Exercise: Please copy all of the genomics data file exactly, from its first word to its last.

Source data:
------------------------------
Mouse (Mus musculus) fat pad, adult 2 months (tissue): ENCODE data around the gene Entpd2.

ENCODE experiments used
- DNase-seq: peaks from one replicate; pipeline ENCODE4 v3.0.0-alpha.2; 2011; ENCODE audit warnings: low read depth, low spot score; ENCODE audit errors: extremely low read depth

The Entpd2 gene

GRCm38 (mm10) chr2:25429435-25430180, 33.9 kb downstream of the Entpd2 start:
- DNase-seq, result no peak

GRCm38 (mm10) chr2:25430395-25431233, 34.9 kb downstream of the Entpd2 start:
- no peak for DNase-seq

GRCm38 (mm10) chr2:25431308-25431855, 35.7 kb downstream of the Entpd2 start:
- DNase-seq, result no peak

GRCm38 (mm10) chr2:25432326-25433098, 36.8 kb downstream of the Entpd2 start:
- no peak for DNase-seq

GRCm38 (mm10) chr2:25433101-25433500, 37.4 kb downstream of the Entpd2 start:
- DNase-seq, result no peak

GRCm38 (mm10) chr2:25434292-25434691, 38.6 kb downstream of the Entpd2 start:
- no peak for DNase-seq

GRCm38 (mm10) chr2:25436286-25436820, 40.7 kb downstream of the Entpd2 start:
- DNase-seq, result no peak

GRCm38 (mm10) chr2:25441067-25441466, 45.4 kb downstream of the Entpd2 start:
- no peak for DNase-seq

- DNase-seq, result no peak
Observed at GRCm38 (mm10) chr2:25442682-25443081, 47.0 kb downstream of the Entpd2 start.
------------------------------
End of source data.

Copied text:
Mouse (Mus musculus) fat pad, adult 2 months (tissue): ENCODE data around the gene Entpd2.

ENCODE experiments used
- DNase-seq: peaks from one replicate; pipeline ENCODE4 v3.0.0-alpha.2; 2011; ENCODE audit warnings: low read depth, low spot score; ENCODE audit errors: extremely low read depth

The Entpd2 gene

GRCm38 (mm10) chr2:25429435-25430180, 33.9 kb downstream of the Entpd2 start:
- DNase-seq, result no peak

GRCm38 (mm10) chr2:25430395-25431233, 34.9 kb downstream of the Entpd2 start:
- no peak for DNase-seq

GRCm38 (mm10) chr2:25431308-25431855, 35.7 kb downstream of the Entpd2 start:
- DNase-seq, result no peak

GRCm38 (mm10) chr2:25432326-25433098, 36.8 kb downstream of the Entpd2 start:
- no peak for DNase-seq

GRCm38 (mm10) chr2:25433101-25433500, 37.4 kb downstream of the Entpd2 start:
- DNase-seq, result no peak

GRCm38 (mm10) chr2:25434292-25434691, 38.6 kb downstream of the Entpd2 start:
- no peak for DNase-seq

GRCm38 (mm10) chr2:25436286-25436820, 40.7 kb downstream of the Entpd2 start:
- DNase-seq, result no peak

GRCm38 (mm10) chr2:25441067-25441466, 45.4 kb downstream of the Entpd2 start:
- no peak for DNase-seq

- DNase-seq, result no peak
Observed at GRCm38 (mm10) chr2:25442682-25443081, 47.0 kb downstream of the Entpd2 start.